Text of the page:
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Gene Upshaw of the NFL Players Association answers questions during a news conference on Feb. 1, 2007, in Miami Beach, Fla.
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This past weekend's tragic injury to Kevin Everett is a reminder that pro football doesn't just look like a tough sport. It is one. Maybe the most demanding on the planet. The potential grab at millions of dollars and celebrity status is a tough trade-off for what a lot of players face once they've left the NFL.
By the NFL Players Association's own numbers: Twenty-seven percent of retired NFL players responding to a survey conducted in 1989 and through the 1990s claimed "financial problems" during their first year out of the game. Thirty-six percent had the same complaint after three years. Thirty-three percent listed divorce as the major personal problem in the first six months away from football.
If all that was caused by bad financial planning or inability to adjust to life after the game, well... it would be sad, but they had their day in the sun. But the problems players face go way beyond readjusting to "normal" life. Two out of three players in the NFLPA's survey said they left football with some form of permanent injury. And with today's players bigger and faster than ever before, sometimes a constant ache is the least of an ex-player's worries. Six of every 10 players suffer a concussion; more than a quarter suffer more than one. Such head trauma may lead to dementia, mental illness and early Alzheimer's disease. These players are not only left physically debilitated — the resulting medical bills can crush them financially as well. You could fill a Hall of Fame with stories of men who once had everything and who can now barely walk, think or take care of themselves.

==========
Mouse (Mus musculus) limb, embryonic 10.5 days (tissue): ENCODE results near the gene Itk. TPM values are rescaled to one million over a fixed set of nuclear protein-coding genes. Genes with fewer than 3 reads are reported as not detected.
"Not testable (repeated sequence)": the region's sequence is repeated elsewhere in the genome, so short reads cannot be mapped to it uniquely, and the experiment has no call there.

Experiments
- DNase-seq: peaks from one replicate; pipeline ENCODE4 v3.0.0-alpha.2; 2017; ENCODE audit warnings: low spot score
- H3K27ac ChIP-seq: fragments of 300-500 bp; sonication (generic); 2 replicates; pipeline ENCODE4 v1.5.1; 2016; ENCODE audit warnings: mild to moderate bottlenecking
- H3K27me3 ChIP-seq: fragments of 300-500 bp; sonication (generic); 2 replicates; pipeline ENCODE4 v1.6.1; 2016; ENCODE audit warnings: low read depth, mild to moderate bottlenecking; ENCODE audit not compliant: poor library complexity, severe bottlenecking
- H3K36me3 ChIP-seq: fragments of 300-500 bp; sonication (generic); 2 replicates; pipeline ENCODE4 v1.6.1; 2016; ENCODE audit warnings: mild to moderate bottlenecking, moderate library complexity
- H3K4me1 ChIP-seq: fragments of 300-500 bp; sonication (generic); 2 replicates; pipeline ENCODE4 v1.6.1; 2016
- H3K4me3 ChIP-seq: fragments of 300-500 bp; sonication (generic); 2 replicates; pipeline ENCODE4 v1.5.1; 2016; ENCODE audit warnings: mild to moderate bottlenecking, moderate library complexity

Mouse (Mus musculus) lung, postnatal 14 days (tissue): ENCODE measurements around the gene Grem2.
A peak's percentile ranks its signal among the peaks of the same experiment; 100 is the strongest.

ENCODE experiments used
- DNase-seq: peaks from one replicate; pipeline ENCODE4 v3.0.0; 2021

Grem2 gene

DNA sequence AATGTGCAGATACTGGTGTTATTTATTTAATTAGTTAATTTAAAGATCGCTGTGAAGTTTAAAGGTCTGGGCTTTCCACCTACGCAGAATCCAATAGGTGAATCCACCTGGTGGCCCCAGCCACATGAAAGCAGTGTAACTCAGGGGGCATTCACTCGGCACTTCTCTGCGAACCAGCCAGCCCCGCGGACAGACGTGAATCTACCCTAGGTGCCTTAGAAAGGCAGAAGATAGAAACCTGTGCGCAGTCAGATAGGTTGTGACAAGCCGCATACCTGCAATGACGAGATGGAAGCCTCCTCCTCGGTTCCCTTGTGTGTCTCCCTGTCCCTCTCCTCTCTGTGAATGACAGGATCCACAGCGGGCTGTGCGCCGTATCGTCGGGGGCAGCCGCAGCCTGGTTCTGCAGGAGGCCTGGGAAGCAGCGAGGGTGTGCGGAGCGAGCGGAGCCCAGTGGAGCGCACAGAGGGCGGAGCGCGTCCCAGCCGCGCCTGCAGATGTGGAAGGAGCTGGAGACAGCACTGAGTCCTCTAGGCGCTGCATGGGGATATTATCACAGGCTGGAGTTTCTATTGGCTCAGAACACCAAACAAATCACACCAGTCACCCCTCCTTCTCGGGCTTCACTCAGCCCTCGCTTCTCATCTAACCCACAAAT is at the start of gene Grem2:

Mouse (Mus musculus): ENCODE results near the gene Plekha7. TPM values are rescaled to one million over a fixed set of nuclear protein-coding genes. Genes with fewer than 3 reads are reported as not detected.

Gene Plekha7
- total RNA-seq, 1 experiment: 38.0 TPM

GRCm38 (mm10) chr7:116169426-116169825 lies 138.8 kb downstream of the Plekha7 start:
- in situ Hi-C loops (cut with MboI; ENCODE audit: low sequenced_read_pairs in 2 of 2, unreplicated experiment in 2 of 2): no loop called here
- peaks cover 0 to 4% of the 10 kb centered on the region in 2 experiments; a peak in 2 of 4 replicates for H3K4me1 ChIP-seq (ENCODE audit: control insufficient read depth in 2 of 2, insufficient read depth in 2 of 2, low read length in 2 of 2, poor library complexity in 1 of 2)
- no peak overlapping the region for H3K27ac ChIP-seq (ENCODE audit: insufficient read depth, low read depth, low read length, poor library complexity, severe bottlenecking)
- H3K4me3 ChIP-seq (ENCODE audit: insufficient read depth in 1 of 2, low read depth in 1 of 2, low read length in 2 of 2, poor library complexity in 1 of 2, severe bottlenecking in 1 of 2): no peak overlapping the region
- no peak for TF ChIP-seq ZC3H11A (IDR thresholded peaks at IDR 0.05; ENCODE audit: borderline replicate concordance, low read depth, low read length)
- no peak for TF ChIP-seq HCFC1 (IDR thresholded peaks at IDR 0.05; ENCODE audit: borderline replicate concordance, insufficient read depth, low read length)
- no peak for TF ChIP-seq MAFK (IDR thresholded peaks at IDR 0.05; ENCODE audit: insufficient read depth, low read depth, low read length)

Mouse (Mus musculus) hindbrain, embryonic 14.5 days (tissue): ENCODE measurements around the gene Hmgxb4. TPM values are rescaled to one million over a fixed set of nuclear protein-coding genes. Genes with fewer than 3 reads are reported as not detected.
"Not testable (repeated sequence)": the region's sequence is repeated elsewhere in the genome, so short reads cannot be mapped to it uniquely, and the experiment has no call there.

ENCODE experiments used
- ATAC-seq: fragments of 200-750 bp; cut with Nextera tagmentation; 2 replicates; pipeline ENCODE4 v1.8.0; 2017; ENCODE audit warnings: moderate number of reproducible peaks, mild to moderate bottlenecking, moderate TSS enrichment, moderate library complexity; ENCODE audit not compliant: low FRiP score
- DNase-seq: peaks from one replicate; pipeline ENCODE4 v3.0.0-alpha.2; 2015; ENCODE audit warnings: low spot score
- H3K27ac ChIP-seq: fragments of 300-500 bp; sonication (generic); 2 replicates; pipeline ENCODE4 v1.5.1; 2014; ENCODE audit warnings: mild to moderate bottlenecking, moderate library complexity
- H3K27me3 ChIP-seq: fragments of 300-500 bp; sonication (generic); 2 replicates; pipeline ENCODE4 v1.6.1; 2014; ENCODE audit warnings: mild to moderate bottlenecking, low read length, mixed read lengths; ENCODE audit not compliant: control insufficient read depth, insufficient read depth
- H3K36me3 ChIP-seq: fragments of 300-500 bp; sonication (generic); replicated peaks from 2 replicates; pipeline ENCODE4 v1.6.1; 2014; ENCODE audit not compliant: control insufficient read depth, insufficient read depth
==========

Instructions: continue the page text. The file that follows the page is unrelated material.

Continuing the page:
How is it that a sport that grosses nearly $6 billion a year can leave some of its finest players physically busted and financially destitute? A lot of former players blame their union, the NFLPA. Its pension is bankrolled in the tens of millions and annually brings in millions more than it gives out. Yet players tell horror stories of having to fight as hard as they did on the field to get their union to give up the few hundred dollars they need to buy meds, food or pay rent.
The NFLPA's longtime head, Gene Upshaw, has made it quite clear neither he nor the union place a priority on legacy players. "The bottom line is I don't work for them," Upshaw has said. "They don't hire me and they can't fire me. They can complain about me all day long. They can have their opinion. But the active players have the vote. That's who pays my salary."
That salary, by the way, is about $6.7 million. A few million less than the NFLPA spends on disability for ex-players.
Upshaw might be right about who signs his checks. But with an attitude like his, and the average career of an NFL player lasting about 3 1/2 years, active players oughta think long and hard if Upshaw's the kind of guy they want repping them.